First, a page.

Oleg of Novgorod, also known as Oleg Veshchy (Oleg the Prophet) was a Varangian prince. He is widely recognised as the founder and first ruler of Kievan Rus.
Founder of Kievan Rus
According to the Primary Chronicle, Oleg succeeded Rurik the Varangian as leader of Novgorod in 879. An aggressive leader, he quickly moved to expand his realm southwards, and took control of Kiev and a number of other cities along the Dnieper river. Recognising the strategic location of Kiev, Oleg made the city his capital and founded the kingdom of Kievan Rus.
Oleg continued to expand his kingdom in the following years, using military force to secure territory and favourable trade concessions. In less than a decade he conquered not only Kiev, but the Drevlians, the Polians, the Severians, the Vyatichs and the Radimichs.
Oleg Attacks Constantinople
Oleg was clearly a dynamic and visionary leader. Having quickly secured his base, his next priority was to secure favourable trade routes. To that end, in 907, he launched an audacious raid on Constantinople, capital of Byzantium.
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At this point, Oleg’s pulled off a tactical masterstroke – he turned his fleet of longships into land-based tanks, powered by teams of horses and sails!
The Primary Chronicle records that:
“Oleg commanded his warriors to make wheels and to fit the ships with wheels. When a favorable wind rose up, they spread sail and bore down upon the city by land. The Greeks were frightened to see this and sent an embassy to Oleg saying, “Do not destroy the city, and we will pay whatever tribute you desire”.”
A tribute of 12 grivnas was paid for every boat in the fleet, plus an additional sum for every city in Kievan Rus. According to modern accounts, this was the equivalent to between 3,120 and 4,800kg of silver.
A detailed peace treaty and trade agreement was then finalised – much of which is also recorded in the Primary Chronicle:
“The Russians who come hither shall receive as much grain as they require. Whosoever come as merchants shall receive supplies for six months, including bread, wine, meat, fish, and fruit. Baths shall be prepared for them in any volume they require. When the Russians return homeward, they shall receive from your emperor food, anchors, cordage, and sails, and whatever else is needful for the journey.”
“If Russians come hither without merchandise, they shall receive no provisions. Your prince shall personally lay injunction upon such Russians as journey hither that they shall do no violence in the towns and throughout our territory. Such Russians as arrive here shall dwell in the St. Mamas quarter. Our government will send officers to record their names, and they shall then receive their monthly allowance, first the natives of Kiev, then those from Chernigov, Pereiaslavl, and the other cities. They shall not enter the city save through one gate, unarmed and fifty at a time, escorted by soldiers of the emperor. They may purchase wares according to their requirements, and tax-free.”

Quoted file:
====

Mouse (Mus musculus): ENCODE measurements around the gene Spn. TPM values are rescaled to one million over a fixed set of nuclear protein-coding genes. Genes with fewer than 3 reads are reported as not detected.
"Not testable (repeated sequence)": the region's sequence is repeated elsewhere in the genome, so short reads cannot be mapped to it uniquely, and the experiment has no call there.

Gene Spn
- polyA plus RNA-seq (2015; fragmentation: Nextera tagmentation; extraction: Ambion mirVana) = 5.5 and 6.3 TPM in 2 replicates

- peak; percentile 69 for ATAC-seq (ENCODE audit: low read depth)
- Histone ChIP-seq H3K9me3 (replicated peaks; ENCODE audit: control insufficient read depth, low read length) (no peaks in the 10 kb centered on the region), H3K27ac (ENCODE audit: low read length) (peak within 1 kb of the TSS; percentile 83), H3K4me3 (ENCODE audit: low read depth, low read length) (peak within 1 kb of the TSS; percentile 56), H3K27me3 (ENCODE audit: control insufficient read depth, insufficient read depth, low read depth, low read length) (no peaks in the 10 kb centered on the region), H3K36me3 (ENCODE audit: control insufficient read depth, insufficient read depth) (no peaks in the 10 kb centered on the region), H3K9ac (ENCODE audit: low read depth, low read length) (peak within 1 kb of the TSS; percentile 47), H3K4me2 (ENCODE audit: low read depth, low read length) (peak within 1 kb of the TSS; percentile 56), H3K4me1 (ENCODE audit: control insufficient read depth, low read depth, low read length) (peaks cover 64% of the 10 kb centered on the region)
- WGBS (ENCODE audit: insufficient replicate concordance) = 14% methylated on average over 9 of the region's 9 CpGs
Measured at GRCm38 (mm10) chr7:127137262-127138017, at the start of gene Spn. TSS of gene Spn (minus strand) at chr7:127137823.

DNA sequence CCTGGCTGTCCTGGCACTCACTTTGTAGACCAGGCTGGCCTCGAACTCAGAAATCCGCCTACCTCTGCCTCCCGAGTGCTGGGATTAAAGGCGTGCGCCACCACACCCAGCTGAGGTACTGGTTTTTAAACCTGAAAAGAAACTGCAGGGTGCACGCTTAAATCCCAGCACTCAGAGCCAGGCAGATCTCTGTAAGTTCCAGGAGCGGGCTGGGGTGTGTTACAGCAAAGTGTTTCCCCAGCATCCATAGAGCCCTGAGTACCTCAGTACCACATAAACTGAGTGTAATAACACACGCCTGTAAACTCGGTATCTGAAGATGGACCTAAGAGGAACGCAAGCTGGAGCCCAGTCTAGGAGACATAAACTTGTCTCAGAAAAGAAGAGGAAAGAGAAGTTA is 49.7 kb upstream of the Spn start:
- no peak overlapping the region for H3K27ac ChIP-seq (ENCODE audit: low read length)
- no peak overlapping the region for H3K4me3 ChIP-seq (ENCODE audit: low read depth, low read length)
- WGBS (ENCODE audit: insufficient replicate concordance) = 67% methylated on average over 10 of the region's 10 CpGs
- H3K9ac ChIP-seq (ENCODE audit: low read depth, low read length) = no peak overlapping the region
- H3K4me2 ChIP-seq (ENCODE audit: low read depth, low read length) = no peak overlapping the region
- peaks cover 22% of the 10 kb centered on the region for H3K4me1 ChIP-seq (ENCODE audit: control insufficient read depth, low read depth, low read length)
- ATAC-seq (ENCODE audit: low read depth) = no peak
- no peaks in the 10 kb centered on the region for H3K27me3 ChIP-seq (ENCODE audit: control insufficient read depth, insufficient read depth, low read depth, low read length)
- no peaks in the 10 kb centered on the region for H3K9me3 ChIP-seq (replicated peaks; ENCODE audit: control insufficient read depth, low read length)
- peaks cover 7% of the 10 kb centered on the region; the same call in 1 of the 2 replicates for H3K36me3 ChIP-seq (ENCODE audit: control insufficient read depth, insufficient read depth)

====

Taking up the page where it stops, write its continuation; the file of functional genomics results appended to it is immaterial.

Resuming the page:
The tribute was more than enough to pay the costs of the raid. Perhaps more valuable, though, was the trade agreement, which did much to secure the long term future of Oleg’s fledgeling kingdom of Rus.
The Legend of Oleg’s death
Oleg’s death has entered into Russian legend, largely because of the fanciful account in the Primary Chronicle.
It records that Oleg consulted a magician, asking him what would cause his death. The magician told him “O Prince, it is from the steed which you love and on which you ride that you shall meet your death.”
Determined to cheat fate, but unable to kill his favourite horse, Oleg commanded that it be looked after, but never again brought into his presence.
After hearing that his horse died, Oleg made his fatal mistake – he visited its grave.
“He rode to the place where the bare bones and the skull lay. Dismounting from his horse, he laughed, and remarked: “Am I to receive my death from this skull?” And he stamped upon the skull with his foot. But a serpent crawled forth from it and bit him in the foot, so that in consequence he sickened and died. All the people mourned for him in great grief. They bore him away and buried him upon the hill which is called Shchekovitza. His tomb stands there to this day, and it is called the Tomb of Oleg.”
The legend has been retold many times in Russian literature, most famously by Pushkin in his poem ‘The Song of Wise Oleg’. But the truth is that no-one really knows how, or when, Oleg of Novgorod died.